the forces of Castilla and Aragon moved closer and closer towards Balansyia,
the ruler Zayan made a desperate attempt to meet them in battle. He attacked
a fairly small contingent of Christians but their heavy cavalry turned
the battle into slaughter. Zayan had no choice but to entrench within
the city walls.
In April 1238 Balansiya was besieged. The Christians were growing impatient,
threatening to sack the city completely. Finally, on 28 September 1238
Zayan capitluated and on 9 October King Jaime I of Aragon entered the
city in a triumphal procession. This day is still celebrated in Valencia
with a parade of Moors
and Christians, and King Jaime is still the loved founding father
for all Valencians.
King Jaime did not annex the kingdom, however, but decided to give it
autonomy, in order to keep the fragile balance of power amongst the Iberian
monarchies. He granted Valencia its own code of laws - the Furs, which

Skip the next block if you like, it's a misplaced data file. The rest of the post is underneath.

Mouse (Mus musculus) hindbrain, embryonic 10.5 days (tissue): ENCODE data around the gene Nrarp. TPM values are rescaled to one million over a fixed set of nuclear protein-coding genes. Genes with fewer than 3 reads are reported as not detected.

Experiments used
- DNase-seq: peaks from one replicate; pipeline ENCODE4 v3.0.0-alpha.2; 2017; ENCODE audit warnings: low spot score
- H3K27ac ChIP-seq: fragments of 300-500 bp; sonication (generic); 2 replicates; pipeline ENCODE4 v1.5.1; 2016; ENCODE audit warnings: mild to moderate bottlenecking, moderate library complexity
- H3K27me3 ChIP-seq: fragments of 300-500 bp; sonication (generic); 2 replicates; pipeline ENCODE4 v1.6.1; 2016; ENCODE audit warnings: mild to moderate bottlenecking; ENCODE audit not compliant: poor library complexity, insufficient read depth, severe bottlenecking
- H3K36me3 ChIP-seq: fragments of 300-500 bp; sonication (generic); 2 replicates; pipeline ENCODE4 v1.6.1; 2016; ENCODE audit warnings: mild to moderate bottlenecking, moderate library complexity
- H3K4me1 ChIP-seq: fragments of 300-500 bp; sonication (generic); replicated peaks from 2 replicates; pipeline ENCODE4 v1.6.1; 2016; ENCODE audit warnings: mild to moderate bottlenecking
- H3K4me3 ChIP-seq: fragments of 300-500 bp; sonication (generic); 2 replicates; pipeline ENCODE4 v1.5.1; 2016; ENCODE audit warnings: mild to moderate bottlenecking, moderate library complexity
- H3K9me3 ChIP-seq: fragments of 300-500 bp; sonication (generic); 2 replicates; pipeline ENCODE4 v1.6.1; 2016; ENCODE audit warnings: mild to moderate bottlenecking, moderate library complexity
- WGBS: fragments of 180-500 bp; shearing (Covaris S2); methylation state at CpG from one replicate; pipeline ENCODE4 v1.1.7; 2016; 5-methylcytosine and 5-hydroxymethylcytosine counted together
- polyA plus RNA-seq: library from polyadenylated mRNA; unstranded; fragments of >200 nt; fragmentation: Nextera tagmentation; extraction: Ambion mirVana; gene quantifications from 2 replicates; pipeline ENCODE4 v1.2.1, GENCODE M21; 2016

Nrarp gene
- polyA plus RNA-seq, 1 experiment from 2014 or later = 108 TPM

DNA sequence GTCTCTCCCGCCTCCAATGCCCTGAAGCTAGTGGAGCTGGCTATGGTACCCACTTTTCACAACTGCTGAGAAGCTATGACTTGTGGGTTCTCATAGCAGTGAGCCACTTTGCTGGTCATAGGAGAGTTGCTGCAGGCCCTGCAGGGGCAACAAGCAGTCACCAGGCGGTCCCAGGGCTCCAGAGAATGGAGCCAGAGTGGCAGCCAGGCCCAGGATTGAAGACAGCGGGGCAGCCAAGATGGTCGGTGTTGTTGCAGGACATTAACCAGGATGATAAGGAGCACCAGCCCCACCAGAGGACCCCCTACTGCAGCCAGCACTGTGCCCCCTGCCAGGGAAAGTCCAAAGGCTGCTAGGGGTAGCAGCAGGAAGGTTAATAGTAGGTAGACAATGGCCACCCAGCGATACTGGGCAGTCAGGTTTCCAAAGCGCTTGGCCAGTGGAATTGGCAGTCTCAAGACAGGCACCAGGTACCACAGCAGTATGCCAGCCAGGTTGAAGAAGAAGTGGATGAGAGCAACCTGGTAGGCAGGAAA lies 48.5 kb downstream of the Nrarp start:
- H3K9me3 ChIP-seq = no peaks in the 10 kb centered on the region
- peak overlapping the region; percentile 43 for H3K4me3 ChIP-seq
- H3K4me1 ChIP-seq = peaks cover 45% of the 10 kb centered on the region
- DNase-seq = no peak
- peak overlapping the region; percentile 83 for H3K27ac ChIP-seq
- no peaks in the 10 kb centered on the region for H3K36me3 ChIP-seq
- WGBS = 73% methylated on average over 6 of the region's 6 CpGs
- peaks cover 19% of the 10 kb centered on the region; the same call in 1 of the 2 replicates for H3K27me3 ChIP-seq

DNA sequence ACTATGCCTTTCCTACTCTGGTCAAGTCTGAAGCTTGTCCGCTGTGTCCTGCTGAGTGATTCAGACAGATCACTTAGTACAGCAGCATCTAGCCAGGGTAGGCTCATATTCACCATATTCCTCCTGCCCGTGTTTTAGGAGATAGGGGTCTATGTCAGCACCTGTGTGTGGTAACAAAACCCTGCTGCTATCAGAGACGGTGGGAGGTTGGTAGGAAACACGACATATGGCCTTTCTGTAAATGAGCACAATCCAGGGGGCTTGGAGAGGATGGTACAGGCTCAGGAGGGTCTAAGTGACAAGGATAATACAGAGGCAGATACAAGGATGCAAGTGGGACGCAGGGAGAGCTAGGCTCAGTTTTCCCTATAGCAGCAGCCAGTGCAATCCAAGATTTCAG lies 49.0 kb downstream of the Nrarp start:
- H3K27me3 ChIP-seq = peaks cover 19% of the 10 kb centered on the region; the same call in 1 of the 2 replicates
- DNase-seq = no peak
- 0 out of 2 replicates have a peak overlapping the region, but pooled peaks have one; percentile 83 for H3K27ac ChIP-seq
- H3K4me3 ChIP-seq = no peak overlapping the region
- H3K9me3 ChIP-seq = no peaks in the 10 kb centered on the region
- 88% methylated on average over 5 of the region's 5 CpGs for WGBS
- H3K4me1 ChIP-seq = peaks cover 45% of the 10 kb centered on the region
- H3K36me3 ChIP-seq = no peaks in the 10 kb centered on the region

became the founding stone of Valencian independence.
The conquest was immediately followed by a complete repartition of properties
and territories amongst the King's men. Scores of colonists flocked to
Valencia from Aragon and Catalunia. Very quickly Valencia was reshaped
as a Christian city - both physically and socially. The main mosque was
replaced with the Cathedral,
the streets were aligned and opened wider, and the new population of Valencia
quickly coerced behind the religion and the guilds.
The religion was, in fact, the crucial tool for such a rapid development.
United by Christianity and tightly controlled by eclesiastical hierarchy,
everything in Valencia, from taxes to public holidays and political life,
was organised behind the 12 parishes.
Sights from the period:
Map: Location of Muslim